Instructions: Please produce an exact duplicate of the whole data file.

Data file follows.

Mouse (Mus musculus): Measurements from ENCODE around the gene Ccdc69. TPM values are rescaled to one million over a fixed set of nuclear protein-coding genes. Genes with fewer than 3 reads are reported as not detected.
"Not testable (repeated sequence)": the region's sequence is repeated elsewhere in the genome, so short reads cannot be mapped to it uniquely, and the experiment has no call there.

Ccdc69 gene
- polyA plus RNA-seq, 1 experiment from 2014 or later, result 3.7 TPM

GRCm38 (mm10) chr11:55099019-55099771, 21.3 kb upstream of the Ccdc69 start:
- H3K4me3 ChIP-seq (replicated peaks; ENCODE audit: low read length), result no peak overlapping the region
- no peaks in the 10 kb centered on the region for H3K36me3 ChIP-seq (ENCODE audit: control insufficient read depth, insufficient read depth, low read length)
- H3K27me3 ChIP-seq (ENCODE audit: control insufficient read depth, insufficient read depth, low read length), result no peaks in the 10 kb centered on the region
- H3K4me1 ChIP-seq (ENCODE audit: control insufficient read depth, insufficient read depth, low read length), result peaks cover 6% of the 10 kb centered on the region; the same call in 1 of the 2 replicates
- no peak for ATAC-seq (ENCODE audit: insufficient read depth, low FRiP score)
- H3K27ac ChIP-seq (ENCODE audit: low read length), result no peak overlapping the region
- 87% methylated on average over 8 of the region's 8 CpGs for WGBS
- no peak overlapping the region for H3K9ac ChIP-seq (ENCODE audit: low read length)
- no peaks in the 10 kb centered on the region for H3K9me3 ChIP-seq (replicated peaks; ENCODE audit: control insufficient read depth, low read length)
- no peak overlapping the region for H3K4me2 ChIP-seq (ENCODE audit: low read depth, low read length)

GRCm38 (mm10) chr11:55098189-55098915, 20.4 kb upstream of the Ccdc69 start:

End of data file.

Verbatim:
Mouse (Mus musculus): Measurements from ENCODE around the gene Ccdc69. TPM values are rescaled to one million over a fixed set of nuclear protein-coding genes. Genes with fewer than 3 reads are reported as not detected.
"Not testable (repeated sequence)": the region's sequence is repeated elsewhere in the genome, so short reads cannot be mapped to it uniquely, and the experiment has no call there.

Ccdc69 gene
- polyA plus RNA-seq, 1 experiment from 2014 or later, result 3.7 TPM

GRCm38 (mm10) chr11:55099019-55099771, 21.3 kb upstream of the Ccdc69 start:
- H3K4me3 ChIP-seq (replicated peaks; ENCODE audit: low read length), result no peak overlapping the region
- no peaks in the 10 kb centered on the region for H3K36me3 ChIP-seq (ENCODE audit: control insufficient read depth, insufficient read depth, low read length)
- H3K27me3 ChIP-seq (ENCODE audit: control insufficient read depth, insufficient read depth, low read length), result no peaks in the 10 kb centered on the region
- H3K4me1 ChIP-seq (ENCODE audit: control insufficient read depth, insufficient read depth, low read length), result peaks cover 6% of the 10 kb centered on the region; the same call in 1 of the 2 replicates
- no peak for ATAC-seq (ENCODE audit: insufficient read depth, low FRiP score)
- H3K27ac ChIP-seq (ENCODE audit: low read length), result no peak overlapping the region
- 87% methylated on average over 8 of the region's 8 CpGs for WGBS
- no peak overlapping the region for H3K9ac ChIP-seq (ENCODE audit: low read length)
- no peaks in the 10 kb centered on the region for H3K9me3 ChIP-seq (replicated peaks; ENCODE audit: control insufficient read depth, low read length)
- no peak overlapping the region for H3K4me2 ChIP-seq (ENCODE audit: low read depth, low read length)

GRCm38 (mm10) chr11:55098189-55098915, 20.4 kb upstream of the Ccdc69 start: